The expulsion of Ghanaians and other illegal immigrants from Nigeria is the latest in a number of mass deportations ordered periodically by black African nations since gaining their independence in the last quarter century.
As Africa's most populous nation, Nigeria has ordered the biggest deportations.
More than a million Ghanaians were deported in 1983, when Nigeria first expelled illegal aliens, and officials in Lagos, the Nigerian capital, say Ghanaians account for 300,000 of the nation's 700,000 currently unwanted immigrants.
But Nigeria is not the only African country to order large-scale deportations.
The first recorded expulsions in postcolonial Africa were ordered by the government of Dahomey, a small former French possession located just to the west of Nigeria and now called Benin.
Because of long established Christian missionary schools, Dahomeyans were among Africa's best-educated people, and served throughout the once vast French African empire as civil servants in the colonial bureaucracy.
When France's black African colonies gained independence within months of each other in 1960, many Dahomeyan bureaucrats were discharged, and their jobs given to nationals who often had less education. Many African states have expelled entrenched foreign minorities in a similar fashion.
Deportations have become so common that few governments now issue more than pro forma protests. But the confusion and apparent mishandling of Nigeria's current operation have given rise to controversy.
Almost any pretext will justify such expulsions: in one case it was a fistfight at an international soccer match.
Africans pay little heed to visas and other formalities in a part of the world where international borders are porous and often artificially drawn as a result of European colonization in the 19th century.
Traditional migratory patterns, for example, have attracted labor from such poor countries as Mali and Burkina Faso to the coffee and cocoa plantations of the Ivory Coast.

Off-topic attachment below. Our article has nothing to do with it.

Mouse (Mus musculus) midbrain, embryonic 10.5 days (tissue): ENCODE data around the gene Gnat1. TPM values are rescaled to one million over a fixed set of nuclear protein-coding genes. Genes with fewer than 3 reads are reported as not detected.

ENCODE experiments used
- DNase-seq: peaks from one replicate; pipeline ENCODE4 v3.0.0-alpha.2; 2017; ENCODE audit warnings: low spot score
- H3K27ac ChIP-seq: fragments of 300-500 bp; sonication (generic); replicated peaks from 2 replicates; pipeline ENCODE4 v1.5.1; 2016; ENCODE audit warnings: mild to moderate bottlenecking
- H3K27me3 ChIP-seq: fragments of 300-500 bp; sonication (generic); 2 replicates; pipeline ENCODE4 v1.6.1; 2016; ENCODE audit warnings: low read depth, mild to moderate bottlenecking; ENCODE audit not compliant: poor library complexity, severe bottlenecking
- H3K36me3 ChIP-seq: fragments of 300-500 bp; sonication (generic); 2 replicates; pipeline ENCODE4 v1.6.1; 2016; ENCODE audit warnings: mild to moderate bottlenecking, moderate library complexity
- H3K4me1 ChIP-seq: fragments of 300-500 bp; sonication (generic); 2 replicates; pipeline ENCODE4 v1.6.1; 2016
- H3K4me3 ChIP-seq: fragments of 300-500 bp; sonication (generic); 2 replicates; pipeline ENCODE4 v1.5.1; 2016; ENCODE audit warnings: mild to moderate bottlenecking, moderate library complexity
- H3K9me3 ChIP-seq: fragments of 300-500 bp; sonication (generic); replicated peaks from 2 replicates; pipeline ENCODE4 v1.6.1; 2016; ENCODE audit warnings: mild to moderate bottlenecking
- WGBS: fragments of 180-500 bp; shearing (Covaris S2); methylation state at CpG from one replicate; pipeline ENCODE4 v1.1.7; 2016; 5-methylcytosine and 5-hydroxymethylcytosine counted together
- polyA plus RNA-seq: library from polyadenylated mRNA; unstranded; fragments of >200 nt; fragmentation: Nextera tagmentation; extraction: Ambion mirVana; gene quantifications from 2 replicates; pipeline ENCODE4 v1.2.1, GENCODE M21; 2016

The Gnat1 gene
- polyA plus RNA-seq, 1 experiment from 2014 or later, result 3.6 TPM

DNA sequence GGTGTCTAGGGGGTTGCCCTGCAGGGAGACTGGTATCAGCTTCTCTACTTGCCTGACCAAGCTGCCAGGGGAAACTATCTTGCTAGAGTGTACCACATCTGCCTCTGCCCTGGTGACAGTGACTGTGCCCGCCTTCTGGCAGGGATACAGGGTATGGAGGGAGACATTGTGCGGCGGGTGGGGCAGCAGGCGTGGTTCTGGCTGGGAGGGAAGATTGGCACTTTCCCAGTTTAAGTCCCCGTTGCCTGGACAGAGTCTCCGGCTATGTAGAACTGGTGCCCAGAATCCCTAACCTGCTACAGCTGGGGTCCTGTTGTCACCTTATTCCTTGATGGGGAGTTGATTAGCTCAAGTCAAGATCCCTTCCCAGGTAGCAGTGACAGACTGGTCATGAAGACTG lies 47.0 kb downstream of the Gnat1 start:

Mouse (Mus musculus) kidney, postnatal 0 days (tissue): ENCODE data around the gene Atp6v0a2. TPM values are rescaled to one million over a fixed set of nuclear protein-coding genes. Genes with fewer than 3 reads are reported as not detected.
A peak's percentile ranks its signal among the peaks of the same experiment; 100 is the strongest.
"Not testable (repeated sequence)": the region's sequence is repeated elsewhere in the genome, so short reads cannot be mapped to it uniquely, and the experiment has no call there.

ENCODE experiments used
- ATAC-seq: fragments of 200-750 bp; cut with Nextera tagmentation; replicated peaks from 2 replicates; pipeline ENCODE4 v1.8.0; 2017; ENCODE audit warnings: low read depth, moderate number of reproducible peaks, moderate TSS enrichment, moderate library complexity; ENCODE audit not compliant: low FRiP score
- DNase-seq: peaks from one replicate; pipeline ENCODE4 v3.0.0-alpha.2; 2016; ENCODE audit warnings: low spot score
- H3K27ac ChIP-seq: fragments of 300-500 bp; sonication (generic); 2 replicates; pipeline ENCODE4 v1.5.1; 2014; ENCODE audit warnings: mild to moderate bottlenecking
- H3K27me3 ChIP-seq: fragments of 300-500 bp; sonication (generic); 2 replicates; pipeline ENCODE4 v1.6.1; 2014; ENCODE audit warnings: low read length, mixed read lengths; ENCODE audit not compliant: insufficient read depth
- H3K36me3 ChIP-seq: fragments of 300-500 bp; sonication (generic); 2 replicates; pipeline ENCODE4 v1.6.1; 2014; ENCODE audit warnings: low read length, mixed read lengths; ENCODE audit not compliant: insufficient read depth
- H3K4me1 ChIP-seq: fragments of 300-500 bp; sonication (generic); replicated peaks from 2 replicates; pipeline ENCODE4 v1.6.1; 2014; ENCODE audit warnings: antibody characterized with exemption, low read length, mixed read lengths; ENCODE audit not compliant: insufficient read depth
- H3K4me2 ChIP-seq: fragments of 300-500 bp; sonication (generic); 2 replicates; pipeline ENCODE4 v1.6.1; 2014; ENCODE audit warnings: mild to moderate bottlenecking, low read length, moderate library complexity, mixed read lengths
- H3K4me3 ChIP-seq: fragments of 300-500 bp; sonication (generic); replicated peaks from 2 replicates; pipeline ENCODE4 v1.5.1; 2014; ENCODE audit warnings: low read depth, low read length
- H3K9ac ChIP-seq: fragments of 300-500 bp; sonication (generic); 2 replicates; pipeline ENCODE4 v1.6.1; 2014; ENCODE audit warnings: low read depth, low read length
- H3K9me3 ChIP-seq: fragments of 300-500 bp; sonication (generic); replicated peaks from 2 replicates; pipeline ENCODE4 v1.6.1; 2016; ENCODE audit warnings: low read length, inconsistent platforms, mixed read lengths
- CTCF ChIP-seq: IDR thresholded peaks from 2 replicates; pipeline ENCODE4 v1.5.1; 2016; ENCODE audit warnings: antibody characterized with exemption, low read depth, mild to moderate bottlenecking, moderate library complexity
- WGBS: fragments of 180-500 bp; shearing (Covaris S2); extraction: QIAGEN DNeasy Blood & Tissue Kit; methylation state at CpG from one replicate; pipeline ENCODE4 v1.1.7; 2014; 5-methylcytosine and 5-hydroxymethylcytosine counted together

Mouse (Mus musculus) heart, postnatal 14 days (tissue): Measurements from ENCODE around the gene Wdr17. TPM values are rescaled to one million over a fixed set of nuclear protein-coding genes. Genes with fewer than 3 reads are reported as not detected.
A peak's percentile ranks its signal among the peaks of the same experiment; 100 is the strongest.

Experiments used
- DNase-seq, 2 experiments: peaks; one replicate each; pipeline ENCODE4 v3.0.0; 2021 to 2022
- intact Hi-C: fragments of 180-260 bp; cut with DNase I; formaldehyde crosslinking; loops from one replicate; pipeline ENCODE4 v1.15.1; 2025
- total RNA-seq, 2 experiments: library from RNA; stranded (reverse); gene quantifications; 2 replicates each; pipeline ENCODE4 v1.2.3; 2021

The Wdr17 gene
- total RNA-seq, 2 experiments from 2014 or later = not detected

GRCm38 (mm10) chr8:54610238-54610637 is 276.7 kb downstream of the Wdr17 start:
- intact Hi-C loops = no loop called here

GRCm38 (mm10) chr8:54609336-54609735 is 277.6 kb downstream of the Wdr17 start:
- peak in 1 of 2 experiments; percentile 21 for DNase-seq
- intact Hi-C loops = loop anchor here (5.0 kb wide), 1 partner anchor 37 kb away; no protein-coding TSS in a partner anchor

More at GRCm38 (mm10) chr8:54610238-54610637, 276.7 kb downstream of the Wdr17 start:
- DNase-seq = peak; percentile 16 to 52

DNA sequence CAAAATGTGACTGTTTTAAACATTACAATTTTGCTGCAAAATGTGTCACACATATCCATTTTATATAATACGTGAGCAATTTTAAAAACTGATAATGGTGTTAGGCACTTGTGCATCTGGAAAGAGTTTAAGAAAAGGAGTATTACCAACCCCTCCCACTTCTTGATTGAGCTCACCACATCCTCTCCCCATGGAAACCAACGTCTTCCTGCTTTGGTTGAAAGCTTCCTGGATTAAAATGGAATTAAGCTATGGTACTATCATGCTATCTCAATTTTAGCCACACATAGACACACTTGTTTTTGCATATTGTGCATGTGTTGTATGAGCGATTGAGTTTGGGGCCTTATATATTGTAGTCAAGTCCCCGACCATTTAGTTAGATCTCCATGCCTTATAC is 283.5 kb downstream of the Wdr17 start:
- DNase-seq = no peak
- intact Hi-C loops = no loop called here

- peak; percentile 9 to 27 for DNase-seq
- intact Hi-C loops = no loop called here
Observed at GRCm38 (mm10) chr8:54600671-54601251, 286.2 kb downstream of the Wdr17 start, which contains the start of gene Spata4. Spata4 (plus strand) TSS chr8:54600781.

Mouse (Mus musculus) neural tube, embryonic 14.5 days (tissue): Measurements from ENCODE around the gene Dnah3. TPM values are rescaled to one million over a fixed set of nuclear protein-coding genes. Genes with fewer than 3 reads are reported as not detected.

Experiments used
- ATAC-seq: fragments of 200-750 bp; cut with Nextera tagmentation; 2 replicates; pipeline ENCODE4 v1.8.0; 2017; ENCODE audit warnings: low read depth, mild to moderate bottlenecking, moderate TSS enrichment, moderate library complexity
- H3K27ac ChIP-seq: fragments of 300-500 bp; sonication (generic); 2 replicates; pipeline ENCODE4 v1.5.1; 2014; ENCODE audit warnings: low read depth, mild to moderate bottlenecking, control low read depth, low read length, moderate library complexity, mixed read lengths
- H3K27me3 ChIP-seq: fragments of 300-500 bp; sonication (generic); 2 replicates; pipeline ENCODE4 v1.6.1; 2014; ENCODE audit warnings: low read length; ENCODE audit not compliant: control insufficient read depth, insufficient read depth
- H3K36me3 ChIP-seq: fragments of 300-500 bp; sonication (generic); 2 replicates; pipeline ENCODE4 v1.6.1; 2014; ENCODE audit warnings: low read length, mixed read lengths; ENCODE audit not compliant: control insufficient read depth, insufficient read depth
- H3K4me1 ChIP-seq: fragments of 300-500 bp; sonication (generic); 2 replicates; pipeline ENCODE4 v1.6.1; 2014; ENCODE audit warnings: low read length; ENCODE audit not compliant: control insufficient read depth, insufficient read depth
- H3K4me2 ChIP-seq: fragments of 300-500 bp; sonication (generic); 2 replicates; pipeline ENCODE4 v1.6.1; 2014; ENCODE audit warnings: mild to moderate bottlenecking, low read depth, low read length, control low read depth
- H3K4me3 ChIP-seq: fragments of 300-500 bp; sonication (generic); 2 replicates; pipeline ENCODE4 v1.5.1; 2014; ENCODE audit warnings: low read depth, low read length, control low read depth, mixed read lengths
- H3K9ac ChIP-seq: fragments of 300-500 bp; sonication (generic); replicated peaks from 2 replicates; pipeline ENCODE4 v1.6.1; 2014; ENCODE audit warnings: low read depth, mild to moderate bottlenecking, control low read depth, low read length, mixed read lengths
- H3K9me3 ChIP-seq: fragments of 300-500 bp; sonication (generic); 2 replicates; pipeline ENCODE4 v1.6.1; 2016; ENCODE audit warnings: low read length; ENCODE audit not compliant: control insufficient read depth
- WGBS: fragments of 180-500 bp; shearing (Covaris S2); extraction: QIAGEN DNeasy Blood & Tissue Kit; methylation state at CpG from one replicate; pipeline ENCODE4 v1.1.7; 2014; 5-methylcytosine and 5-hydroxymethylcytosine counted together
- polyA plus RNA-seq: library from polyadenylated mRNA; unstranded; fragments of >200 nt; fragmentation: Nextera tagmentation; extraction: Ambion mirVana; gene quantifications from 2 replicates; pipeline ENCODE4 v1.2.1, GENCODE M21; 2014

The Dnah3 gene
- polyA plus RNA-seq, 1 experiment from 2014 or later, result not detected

As often as not, expulsions take place against a background of austerity imposed after a boom has gone bust. The current deportations from Nigeria fit that category.
Nigerian oil revenues have shrunk from $25 billion in 1980 to $10 billion, and the government, faced with an employment crisis and social pressures, has ordered illegal aliens lured by jobs to leave.
Ghana, a poor country, found it politically useful to deport the well-entrenched Nigerian community in the last decade, although the Nigerians had been here since both countries were British colonies.
In some cases, African governments have cracked down on non-Africans, including Europeans and Lebanese, who play an important role in industry and commerce.
As often as not the deportees -- the Lebanese at one end of the economic ladder and the Ghanaian laborers at the other end -- have found ways of returning and fulfilling an often economically useful, if politically exposed, function. Mindful of the seeming inevitability of further deportations, Benin, Ghana, Togo and Nigeria in January signed an agreement governing future expulsions in an effort to make them more orderly.
Under the agreement, the government expelling illegal immigrants would provide transportation to the border of the deportees' home countries.
Much of the confusion and violence surrounding the deportations from Nigeria stem from the failure of Nigerian authorities to honor that pledge.